1. Mormon prophets and apostles publicly promoted and perpetuated the racist exclusion of blacks from the LDS priesthood.
  2. This exclusion was based on the teaching that blacks were not as valiant in pre-mortality, a teaching publicly promoted and perpetuated and acquiesced to by Mormon prophets and apostles.
  3. Black Mormons were led to consequently believe that they could not be, in the words of Joseph Freeman, “a complete follower and servant of Jesus” until priesthood was made available to them.
  4. It is inaccurate and even misleading to generalize #1 and #2 as mere folklore or mere policy, as they were promoted and perpetuated by institutional channels of influence, power, and communication, and at other times acquiesced to when the leadership knew it was a prominent belief among Latter-day Saints.
  5. A First Presidency statement explicitly stated, “It is not a matter of the declaration of a policy but of direct commandment from the Lord, on which is founded the doctrine of the Church from the days of its organization, to the effect that Negroes may become members of the Church but that they are not entitled to the Priesthood at the present time… The position of the Church regarding the Negro may be understood when another doctrine of the church is kept in mind, namely, that the conduct of spirits in the pre-mortal existence has some determining effect upon the conditions and circumstances under which these spirits take on mortality…”
  6. Church leaders have taken the position that the ban was not wrong, and that it warranted no explicit apology.
  7. Church leaders have not taken a unified, public, authoritative, official, explicit, unmistakable stance acknowledging, condemning, repudiating, and apologizing for the previous institutional teaching that skin color or ethnicity are at all determined by pre-mortal valiance or lack thereof. As Margaret Young said, “Card-carrying Mormons do often believe that Blacks were fence sitters in the pre-existence and that polygamy is essential to eternal progression. Neither position has been formally repudiated by the powers that be. We have merely distanced ourselves from them.”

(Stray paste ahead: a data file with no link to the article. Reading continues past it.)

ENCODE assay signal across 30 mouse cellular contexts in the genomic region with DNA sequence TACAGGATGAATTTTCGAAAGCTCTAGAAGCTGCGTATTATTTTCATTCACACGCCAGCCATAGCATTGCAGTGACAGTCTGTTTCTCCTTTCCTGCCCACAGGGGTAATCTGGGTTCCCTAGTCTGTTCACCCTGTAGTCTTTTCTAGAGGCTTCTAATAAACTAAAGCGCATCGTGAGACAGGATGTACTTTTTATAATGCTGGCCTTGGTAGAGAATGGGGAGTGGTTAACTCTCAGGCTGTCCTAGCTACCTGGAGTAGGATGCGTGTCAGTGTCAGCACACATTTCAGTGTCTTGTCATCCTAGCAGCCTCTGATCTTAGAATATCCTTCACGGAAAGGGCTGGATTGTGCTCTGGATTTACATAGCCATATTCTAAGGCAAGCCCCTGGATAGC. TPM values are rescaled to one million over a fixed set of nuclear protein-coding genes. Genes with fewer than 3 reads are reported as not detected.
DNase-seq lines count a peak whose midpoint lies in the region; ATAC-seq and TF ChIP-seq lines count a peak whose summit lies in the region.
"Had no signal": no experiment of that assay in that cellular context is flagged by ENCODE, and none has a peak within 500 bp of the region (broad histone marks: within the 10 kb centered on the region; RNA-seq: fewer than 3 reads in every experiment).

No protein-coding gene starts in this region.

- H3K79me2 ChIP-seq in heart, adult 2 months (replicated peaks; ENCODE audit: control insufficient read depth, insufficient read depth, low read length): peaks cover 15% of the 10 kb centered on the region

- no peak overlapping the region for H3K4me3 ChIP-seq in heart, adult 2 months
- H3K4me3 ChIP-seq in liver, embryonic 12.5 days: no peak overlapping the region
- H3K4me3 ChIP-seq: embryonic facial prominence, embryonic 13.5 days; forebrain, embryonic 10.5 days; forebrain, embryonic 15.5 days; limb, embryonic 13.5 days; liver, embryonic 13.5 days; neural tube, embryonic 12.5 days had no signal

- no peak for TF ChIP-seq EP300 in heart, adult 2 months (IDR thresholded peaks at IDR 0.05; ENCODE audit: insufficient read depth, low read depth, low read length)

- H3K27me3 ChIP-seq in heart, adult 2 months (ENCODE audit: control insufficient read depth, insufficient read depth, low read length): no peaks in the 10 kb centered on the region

8. Aspects and echos of the principles behind the curse of Cain teaching continue still today. At a recent BYU devotional the dean of Religious Education, Terry Ball, said, “Have you ever wondered why you were born where and when you were born? Why were you not born 500 years ago in some primitive aboriginal culture in some isolated corner of the world? Is the timing and placing of our birth capricious? For Latter-day Saints, the answer is no. Fundamental to our faith is the understanding that before we came to this earth we lived in a premortal existence with a loving Heavenly Father. We further understand that in that premortal state we had agency and that we grew and developed as we used that agency…” (“To Confirm and Inform: A Blessing of Higher Education,” March 11, 2008, BYU Devotional).

All that said, let me close with this. Consider for a moment the hypothetical where all your personal attacks are warranted, even to a degree far beyond what you have stated. Imagine that I have a swaztika tattooed on my arm and that I refer to my Mexican and African American neighbors with racial slurs. Imagine that I am entirely indifferent and callous to the racial sins of my ancestors. How does that change the truth-status of my claims about Mormonism’s state of affairs? Am I to conclude from your post that you believe the inexcusable racism of my own religious heritage somehow exempts Mormonism from issuing an institutional apology? What am I missing here? If your institution released a clear and official repudiation of and apology for the racist comments and teachings which have been promoted from Conference and even from a First Presidency statement, would you not at least break out some sparkling grape juice and celebrate and laud your leadership for their humility and integrity? Is that something you would really bemoan, or is it something you can join me (and Mormons like Darron Smith) in hoping and praying and calling for?